Putnam, Ann, Sr.
Putnam, Ann, Sr.
The Testimony of Ann Putnam, Sr. against Martha Corey and Rebecca Nurse (1692)
Reprinted in Major Problems in American Colonial History in 1993
Edited by Karen O. Kupperman
As the New England winter tightened its icy grip, February 1692 drew to a close in Salem, Massachusetts. Two more girls—Elizabeth Hubbard and Ann Putnam, Jr. —joined Elizabeth (Betty) Parris and Abigail Williams in having fits and seeing visions. At the time of her "bewitchment," Ann Putnam, Jr. was only twelve years old (see her biography and primary source entries). She was the daughter of Ann Putnam, Sr. and Thomas Putnam, a local farmer who had become quite prosperous. The Putnam family was one of the largest and most powerful in Salem Village, and Thomas's wealth made him an ally of the Reverend Samuel Parris. Suspicions that witchcraft had afflicted his daughter, and later his wife, made Thomas Putnam a strong force in the arrests of accused witches.
Unlike some of the other village girls who took part in the story-telling sessions at the Parris household that ultimately led to accusations of witchcraft, Ann Putnam, Jr. lived with both of her parents. While two-parent households are usually beneficial to children, there is evidence that the unstable behavior of Ann Putnam, Sr. had a devastating effect on the Putnam family—and, ultimately, the entire Salem community. The elder Ann was a disinherited daughter; her father had been wealthy, but when he died she got nothing. The money from his estate was divided between his wife and sons. Ann tried unsuccessfully to sue for her inheritance, and as the years passed she grew more embittered. She married Thomas Putnam after moving to Salem with her sister. When her sister's three children died in quick succession, followed shortly by the sister herself in 1688, Ann's mental stability was severely shaken and she went into a decline. By March 1692 she was suffering from violent fits and claiming to be haunted by specters.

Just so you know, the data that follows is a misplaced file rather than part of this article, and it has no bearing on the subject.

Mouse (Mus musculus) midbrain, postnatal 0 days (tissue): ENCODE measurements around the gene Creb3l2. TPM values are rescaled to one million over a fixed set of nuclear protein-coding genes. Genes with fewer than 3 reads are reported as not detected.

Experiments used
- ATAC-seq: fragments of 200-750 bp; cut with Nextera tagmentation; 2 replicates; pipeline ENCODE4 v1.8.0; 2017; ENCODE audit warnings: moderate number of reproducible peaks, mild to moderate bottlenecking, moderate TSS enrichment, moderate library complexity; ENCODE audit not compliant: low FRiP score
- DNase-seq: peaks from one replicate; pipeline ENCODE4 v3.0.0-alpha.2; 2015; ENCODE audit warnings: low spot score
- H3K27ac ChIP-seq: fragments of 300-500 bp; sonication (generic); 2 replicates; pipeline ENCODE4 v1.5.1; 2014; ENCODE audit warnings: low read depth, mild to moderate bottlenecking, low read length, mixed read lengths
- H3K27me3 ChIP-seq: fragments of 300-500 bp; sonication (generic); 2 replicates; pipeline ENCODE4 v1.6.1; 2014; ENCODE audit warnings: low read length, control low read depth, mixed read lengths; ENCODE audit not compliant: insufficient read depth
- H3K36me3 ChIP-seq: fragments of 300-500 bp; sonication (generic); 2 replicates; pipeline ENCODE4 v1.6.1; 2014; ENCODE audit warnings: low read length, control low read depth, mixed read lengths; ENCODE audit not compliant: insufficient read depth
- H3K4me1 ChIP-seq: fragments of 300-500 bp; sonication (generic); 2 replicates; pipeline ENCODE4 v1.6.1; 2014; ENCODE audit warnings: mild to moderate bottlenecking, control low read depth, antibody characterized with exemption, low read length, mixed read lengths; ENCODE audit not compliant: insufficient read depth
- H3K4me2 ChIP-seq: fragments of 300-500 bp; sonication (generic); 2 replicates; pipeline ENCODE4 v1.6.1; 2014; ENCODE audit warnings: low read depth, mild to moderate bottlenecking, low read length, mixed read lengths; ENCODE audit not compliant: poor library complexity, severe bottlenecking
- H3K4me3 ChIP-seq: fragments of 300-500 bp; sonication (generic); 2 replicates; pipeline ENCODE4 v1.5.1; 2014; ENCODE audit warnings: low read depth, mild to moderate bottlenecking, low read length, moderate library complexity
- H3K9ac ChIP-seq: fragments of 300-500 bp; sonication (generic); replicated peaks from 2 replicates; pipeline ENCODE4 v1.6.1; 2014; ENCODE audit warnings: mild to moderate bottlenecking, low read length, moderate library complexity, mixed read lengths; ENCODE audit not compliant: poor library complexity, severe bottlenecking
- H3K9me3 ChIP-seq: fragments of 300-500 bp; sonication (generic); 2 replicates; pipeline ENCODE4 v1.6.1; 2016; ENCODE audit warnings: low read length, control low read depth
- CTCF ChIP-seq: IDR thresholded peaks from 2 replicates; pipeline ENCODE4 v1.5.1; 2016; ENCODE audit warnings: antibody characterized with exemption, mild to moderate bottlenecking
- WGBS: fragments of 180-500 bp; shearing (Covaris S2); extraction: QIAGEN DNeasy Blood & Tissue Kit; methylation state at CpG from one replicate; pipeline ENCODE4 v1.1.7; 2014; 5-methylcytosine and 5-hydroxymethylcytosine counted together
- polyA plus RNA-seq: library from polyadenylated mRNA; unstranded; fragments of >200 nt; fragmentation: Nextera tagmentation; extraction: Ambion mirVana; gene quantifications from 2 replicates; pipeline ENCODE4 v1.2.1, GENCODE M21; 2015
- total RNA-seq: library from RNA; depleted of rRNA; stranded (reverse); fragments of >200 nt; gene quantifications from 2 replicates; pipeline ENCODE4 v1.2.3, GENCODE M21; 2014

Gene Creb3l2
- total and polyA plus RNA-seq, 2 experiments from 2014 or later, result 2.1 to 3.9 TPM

Following is an excerpt from the deposition given by Ann Putnam, Sr. on May 31, 1692, in which she described the "tortures" inflicted upon her by "witches" Martha Corey (also spelled Cory) and Rebecca Nurse. They had also been accused by Ann Putnam, Jr. Both women were upstanding members of the community, yet they were also outspoken in their opposition to the witch-hunts. Corey, who was sixty-five years old, was the fourth person and the first church member to be named as a witch. Nurse was seventy-one, deaf, and bedridden. They were arrested and eventually executed on the basis of the Putnams' charges against them.
Things to remember while reading The Testimony of Ann Putnam, Sr.:
- This deposition was taken at a time when language differed slightly from what it is today. In some places you will see "th" denoting past tense where in today's language you might see a "d" or an "ed." An example of this would be "testifieth" rather than "testified."
- The Putnams had long been bitter enemies of the Towne family, and therefore enemies of Rebecca Nurse, who's maiden name was Towne. Many historians have speculated that many of the accused witches were put to death for these long-standing disputes that they had with some part of the Putnam family or Putnam family friends.
From The Testimony of Ann Putnam, Sr.